Uber Deadly Driver Wasn’t Looking at Road When Hit Bicyclist in AZ

National Transportation Safety Board investigators examine the Uber
self-driving vehicle that struck and killed a pedestrian in Arizona on
March 19, 2018. (National Transportation Safety Board)

Recent news reports show the backup driver in the self-driving Uber car was looking down and not paying attention reportedly due to increased pressure on Uber to have ridesharing self-driving cars by the end of the year. It was also reported that the Uber self-driving were having problems cars construction zones and next to tall vehicles, like big rig trucks.  Drivers frequently had to take over with a rate of 13 miles per driver intervention. Uber has more than 150 autonomous cars running in Phoenix. According to NY Times report one driver was reportedly fired after falling asleep at the wheel, and another was reportedly seen

The driver served time for two felony convictions, but met company requirements for hiring.

ADEPT Driver, a research and development company that created teenSMART and other proven crash avoidance training programs, issued the following statement in response to a recent self-driving vehicle-involved fatality.

“This terrible tragedy is a sad reminder of the dangers of overreliance on autonomous and semi-autonomous vehicle technology,” said Dr. Richard Harkness, CEO of ADEPT Driver. “In this heartbreaking case, a driver was behind the wheel, but did not override the technology that missed seeing the pedestrian who was killed.”

ADEPT Driver has long cautioned drivers to be aware of the limitations of autonomous vehicle technology, and not become complacent when operating vehicles equipped with these features. Last spring, ADEPT released a free video that demonstrates the strengths and limitations of the new technologies that are available in cars today.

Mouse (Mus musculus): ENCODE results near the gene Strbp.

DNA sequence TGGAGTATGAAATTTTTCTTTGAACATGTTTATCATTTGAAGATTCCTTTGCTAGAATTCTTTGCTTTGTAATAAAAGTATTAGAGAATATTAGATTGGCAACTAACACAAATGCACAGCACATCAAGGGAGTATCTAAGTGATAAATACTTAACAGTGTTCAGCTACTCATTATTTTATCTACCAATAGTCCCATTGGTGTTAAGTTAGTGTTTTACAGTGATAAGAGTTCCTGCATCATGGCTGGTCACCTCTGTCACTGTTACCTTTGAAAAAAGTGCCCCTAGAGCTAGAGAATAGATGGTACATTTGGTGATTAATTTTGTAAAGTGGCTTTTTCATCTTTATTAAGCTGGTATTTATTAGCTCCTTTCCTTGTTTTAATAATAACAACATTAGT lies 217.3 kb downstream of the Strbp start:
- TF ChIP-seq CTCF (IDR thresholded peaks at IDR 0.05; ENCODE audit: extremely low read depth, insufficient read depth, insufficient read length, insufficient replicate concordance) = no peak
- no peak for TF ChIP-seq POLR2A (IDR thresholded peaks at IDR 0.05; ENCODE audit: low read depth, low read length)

“This incident is a wake-up call for drivers to acquire advanced crash avoidance skills when operating cars with emerging technologies,” said Dr. Harkness. “This tragic event underscores the need for neuro-cognitive training that allows the driver to quickly scan the driving environment and identify hazards.”

According to news reports, a woman in Tempe, Arizona was struck and killed by a self-driving car on Sunday. At the time of the collision, a vehicle operator was reportedly behind the wheel but the car was in autonomous mode. A video released by the Tempe police department shows the driver looking down, eyes off the road, for five seconds before the crash. “This appears to be a clear case of driver complacency,” Dr. Harkness said.

In five years, over half of the cars on the road are forecast to have at least some self-driving features, according to the National Highway Traffic Safety Administration.

When using ADEPT Driver products, drivers develop the neuro-cognitive pathways that are associated with visual awareness and crash avoidance. Research has shown a 30% reduction in crash frequency and a 51% reduction in bodily injury for those completing the training. ADEPT’s products are the only validated training programs that measurably improve visual search, hazard detection, risk perception  and gap analysis – factors that cause more than 90% of all collisions.

“When operating autonomous or semi-autonomous vehicles, the driver must be ready to quickly and without warning scan, detect hazards and take control of the vehicle,” said Dr. Harkness. “If your brain is not trained to do this specific task, chances are the crash will happen before you recognize it.”